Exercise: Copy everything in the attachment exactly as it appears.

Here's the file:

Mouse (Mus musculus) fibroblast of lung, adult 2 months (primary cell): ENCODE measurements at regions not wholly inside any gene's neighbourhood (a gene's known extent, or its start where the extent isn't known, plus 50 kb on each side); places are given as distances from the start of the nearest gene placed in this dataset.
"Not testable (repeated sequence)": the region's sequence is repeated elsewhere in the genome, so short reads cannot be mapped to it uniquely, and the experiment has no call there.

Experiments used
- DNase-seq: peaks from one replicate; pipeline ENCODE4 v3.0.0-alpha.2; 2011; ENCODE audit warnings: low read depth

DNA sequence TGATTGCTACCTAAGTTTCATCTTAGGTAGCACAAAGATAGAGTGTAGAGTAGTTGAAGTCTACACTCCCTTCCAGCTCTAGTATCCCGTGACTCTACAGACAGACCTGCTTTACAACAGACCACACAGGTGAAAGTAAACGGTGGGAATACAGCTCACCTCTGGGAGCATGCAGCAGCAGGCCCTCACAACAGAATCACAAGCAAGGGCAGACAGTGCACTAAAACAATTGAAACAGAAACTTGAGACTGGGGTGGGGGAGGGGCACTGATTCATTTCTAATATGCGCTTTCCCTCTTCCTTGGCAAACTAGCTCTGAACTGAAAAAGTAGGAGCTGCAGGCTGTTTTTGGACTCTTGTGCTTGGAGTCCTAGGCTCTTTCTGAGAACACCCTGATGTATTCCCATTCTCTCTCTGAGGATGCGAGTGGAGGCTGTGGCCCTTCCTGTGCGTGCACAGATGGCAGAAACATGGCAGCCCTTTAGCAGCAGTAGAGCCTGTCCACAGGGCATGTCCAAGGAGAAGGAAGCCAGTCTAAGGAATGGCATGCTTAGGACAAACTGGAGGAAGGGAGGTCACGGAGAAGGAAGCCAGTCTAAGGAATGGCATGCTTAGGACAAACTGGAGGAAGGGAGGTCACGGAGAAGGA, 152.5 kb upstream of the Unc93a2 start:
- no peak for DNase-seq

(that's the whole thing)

Mouse (Mus musculus) fibroblast of lung, adult 2 months (primary cell): ENCODE measurements at regions not wholly inside any gene's neighbourhood (a gene's known extent, or its start where the extent isn't known, plus 50 kb on each side); places are given as distances from the start of the nearest gene placed in this dataset.
"Not testable (repeated sequence)": the region's sequence is repeated elsewhere in the genome, so short reads cannot be mapped to it uniquely, and the experiment has no call there.

Experiments used
- DNase-seq: peaks from one replicate; pipeline ENCODE4 v3.0.0-alpha.2; 2011; ENCODE audit warnings: low read depth

DNA sequence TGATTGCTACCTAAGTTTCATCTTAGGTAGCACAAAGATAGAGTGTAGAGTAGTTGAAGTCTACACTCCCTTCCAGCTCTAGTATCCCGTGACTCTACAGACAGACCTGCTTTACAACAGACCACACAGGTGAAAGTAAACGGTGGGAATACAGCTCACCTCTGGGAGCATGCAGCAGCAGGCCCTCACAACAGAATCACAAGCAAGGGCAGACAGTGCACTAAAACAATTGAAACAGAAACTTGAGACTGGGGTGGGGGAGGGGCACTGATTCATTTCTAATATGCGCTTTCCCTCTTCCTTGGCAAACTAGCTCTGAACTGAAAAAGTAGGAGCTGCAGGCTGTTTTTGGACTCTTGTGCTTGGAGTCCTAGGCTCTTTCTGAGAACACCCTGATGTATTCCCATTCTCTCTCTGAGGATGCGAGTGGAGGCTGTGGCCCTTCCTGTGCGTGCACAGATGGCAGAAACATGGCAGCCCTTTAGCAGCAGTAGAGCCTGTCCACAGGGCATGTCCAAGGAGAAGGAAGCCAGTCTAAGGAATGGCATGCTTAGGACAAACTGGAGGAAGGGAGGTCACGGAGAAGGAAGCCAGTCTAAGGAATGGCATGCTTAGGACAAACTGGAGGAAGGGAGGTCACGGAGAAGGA, 152.5 kb upstream of the Unc93a2 start:
- no peak for DNase-seq